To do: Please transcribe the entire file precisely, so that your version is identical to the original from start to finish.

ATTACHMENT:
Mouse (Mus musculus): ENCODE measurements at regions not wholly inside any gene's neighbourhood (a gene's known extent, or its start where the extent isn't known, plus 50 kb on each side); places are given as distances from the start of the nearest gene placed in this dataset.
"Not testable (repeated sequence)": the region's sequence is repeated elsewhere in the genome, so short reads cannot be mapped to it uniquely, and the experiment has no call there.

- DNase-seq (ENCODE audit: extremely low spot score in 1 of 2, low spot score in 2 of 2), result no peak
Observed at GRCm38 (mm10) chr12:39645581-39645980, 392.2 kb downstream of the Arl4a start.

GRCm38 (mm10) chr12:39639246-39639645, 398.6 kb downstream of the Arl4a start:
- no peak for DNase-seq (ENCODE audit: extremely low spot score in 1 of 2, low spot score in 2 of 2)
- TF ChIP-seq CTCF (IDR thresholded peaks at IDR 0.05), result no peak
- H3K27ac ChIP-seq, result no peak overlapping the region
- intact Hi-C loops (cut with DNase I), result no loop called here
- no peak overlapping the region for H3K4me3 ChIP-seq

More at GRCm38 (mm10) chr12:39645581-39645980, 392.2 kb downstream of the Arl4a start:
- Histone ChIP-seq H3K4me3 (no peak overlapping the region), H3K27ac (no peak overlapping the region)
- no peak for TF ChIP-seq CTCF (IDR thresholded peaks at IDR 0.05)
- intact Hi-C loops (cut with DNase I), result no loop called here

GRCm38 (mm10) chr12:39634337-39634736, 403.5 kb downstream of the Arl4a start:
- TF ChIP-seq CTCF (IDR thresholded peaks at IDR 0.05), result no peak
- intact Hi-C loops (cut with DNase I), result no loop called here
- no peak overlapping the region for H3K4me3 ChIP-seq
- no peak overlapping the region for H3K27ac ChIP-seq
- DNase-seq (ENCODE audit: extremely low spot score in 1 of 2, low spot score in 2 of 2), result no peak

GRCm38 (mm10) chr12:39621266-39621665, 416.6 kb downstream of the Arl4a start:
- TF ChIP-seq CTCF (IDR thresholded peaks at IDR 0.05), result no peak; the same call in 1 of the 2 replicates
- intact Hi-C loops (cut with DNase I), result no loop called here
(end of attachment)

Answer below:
Mouse (Mus musculus): ENCODE measurements at regions not wholly inside any gene's neighbourhood (a gene's known extent, or its start where the extent isn't known, plus 50 kb on each side); places are given as distances from the start of the nearest gene placed in this dataset.
"Not testable (repeated sequence)": the region's sequence is repeated elsewhere in the genome, so short reads cannot be mapped to it uniquely, and the experiment has no call there.

- DNase-seq (ENCODE audit: extremely low spot score in 1 of 2, low spot score in 2 of 2), result no peak
Observed at GRCm38 (mm10) chr12:39645581-39645980, 392.2 kb downstream of the Arl4a start.

GRCm38 (mm10) chr12:39639246-39639645, 398.6 kb downstream of the Arl4a start:
- no peak for DNase-seq (ENCODE audit: extremely low spot score in 1 of 2, low spot score in 2 of 2)
- TF ChIP-seq CTCF (IDR thresholded peaks at IDR 0.05), result no peak
- H3K27ac ChIP-seq, result no peak overlapping the region
- intact Hi-C loops (cut with DNase I), result no loop called here
- no peak overlapping the region for H3K4me3 ChIP-seq

More at GRCm38 (mm10) chr12:39645581-39645980, 392.2 kb downstream of the Arl4a start:
- Histone ChIP-seq H3K4me3 (no peak overlapping the region), H3K27ac (no peak overlapping the region)
- no peak for TF ChIP-seq CTCF (IDR thresholded peaks at IDR 0.05)
- intact Hi-C loops (cut with DNase I), result no loop called here

GRCm38 (mm10) chr12:39634337-39634736, 403.5 kb downstream of the Arl4a start:
- TF ChIP-seq CTCF (IDR thresholded peaks at IDR 0.05), result no peak
- intact Hi-C loops (cut with DNase I), result no loop called here
- no peak overlapping the region for H3K4me3 ChIP-seq
- no peak overlapping the region for H3K27ac ChIP-seq
- DNase-seq (ENCODE audit: extremely low spot score in 1 of 2, low spot score in 2 of 2), result no peak

GRCm38 (mm10) chr12:39621266-39621665, 416.6 kb downstream of the Arl4a start:
- TF ChIP-seq CTCF (IDR thresholded peaks at IDR 0.05), result no peak; the same call in 1 of the 2 replicates
- intact Hi-C loops (cut with DNase I), result no loop called here